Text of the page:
How to write Epic Short StringsDo you want to write epic short strings, often called ostinatos?

In film music and soundtracks for video games, TV series etc. these types of driving short strings are extremely common, since they are amazing for adding energy and action in your music.

Let’s find out some great tips for writing these epic ostinatos with short strings articulations.

Create Epic Rhythmic String Ostinatos

Tip 1 – Choose your Starting Articulations

Depending on how fast your rhythmic strings parts are, you can set different articulations to start with per track. Spiccato is a very short articulation on strings, that works extremely well for faster ostinatos.

I recommend using it as the main articulation for all short strings with 8th notes or faster patterns.

For any string parts that are going to play slower rhythms you might want to go for a staccato or staccatissimo articulation since they have a longer duration than a spiccato.

Lower parts like basses and cellos usually play the accents, and/or slower rhythms, so staccato works better in most cases on those as a starting point.

Tip 2 – Record the Main Rhythm First

I recommend starting with a full ensemble patch, but you can of course use an individual section like cellos or violins. Then record the main drive first on that track. Make sure it includes the harmonic progression and the overall groove.

For example, if you want to add triplets or any other type of groove, you want to have it in your main rhythm first…so that you can apply it to all other tracks as well.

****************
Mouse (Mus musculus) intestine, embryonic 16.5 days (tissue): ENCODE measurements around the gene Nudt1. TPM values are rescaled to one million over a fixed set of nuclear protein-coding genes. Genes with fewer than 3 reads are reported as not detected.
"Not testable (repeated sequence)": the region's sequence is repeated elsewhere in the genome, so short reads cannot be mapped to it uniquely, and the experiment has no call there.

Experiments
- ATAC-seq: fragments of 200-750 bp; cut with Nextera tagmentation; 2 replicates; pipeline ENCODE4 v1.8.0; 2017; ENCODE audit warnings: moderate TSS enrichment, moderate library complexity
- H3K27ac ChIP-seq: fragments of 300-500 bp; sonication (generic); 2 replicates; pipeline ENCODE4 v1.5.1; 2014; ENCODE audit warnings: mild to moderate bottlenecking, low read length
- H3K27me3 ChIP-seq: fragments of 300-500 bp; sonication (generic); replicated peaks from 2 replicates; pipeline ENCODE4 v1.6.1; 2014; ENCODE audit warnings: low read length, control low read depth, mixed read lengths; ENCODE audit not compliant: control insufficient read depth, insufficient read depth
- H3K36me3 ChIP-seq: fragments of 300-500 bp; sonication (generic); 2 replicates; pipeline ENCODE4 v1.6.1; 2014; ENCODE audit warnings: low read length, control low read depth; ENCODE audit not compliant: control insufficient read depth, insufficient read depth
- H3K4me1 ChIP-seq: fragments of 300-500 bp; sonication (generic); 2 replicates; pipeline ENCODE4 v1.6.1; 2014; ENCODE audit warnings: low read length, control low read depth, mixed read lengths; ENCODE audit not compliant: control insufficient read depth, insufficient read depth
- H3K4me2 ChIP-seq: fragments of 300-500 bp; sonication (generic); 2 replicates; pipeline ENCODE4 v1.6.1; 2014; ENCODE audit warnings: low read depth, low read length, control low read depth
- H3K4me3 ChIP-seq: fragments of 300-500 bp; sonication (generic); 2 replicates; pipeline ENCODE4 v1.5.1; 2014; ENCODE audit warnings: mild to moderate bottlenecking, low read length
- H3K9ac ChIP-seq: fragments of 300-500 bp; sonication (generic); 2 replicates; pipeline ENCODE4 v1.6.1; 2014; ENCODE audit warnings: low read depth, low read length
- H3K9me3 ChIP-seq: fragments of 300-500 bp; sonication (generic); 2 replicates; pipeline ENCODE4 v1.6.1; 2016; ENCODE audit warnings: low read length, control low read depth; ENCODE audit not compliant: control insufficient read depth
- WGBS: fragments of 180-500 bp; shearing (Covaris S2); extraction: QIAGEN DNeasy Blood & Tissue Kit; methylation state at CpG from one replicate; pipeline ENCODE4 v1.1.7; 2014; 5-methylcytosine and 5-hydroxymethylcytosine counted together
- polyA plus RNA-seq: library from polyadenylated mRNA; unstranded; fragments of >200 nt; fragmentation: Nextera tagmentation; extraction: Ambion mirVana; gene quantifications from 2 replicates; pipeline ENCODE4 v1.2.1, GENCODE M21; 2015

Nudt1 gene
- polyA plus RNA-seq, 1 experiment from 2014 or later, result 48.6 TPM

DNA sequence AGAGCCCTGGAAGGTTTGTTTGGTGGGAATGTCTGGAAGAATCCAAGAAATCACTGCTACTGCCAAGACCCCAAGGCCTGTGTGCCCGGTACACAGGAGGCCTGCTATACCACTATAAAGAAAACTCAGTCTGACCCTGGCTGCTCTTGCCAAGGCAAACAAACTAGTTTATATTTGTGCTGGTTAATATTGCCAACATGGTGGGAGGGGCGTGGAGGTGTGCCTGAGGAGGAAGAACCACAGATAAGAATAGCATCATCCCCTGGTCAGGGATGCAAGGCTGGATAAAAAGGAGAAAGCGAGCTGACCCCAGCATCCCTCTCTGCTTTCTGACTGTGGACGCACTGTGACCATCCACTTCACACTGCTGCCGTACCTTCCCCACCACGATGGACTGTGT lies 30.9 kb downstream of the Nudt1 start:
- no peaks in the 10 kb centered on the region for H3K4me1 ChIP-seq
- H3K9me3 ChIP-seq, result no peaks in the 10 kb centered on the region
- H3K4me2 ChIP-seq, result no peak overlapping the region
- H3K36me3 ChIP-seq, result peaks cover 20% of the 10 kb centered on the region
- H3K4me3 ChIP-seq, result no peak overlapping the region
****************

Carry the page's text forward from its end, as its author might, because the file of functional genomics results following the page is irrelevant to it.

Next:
Tip 3 – Add the Main Accents

Once you have the main rhythm recorded, you can add the main accents with another track, which I recommend should be a lower part like basses or cellos, or a low strings ensemble patch.

You can do it in octaves, so for example basses playing the lowest range accents, and cellos an octave above but the exact same rhythm.

Tip 4 – Write a Counter Drive

Let’s say you recorded the main drive on cellos in the mid range. Then you can add more interest and variation by recording a slightly different part on the violas or any other section or ensemble patch.

Add some rhythmic variation, and some harmonic variation, but make sure you respect the chord progression as well as the main accents.

Tip 5 – Create More Variation

To spice up your epic short strings rhythm section, you can then add some extra fills and transitions. Quick arpeggio runs or scale runs before a bar change work very well.

Also adding some harmonic shifts by changing how the main ostinato and counter drive plays together.

For example, adding an extra note every now and then on one section so that it plays a harmony on those beats, which in effect will work like a “harmonic accent”.

Finally you can also add variation by changing articulation over time on a specific part. Let’s say your cellos play staccato rhythms in the low-mid range. Then you can change some notes to play marcato, other notes to play spiccato, and so on.

Tip 6 – Double Time for Extra Energy

If you recorded your main rhythm in 8th notes, you can try duplicating the notes and move them to the right to create a 16th note pattern. Make sure you reduce the velocity on the repeated notes to get that bouncy ostinato sound.

If you already have a 16th note ostinato you can even occasionally add some 32th notes if your tempo allows it, for an extra boost of energy.

Tip 7 – Polish Timing and Dynamics

Rhythms are always very dependent on the timing for each note. But 100% quantized music is robotic and stiff, so I usually quantize rhythmic parts to around 80%. Sometimes you may need to push or pull a note in the grid manually to make it fit the rhythmic timing.

Finally it is important to polish the dynamics, meaning the velocity values on all parts and all notes. Pay extra attention to make sure all main accents are indeed accented with the note velocity level.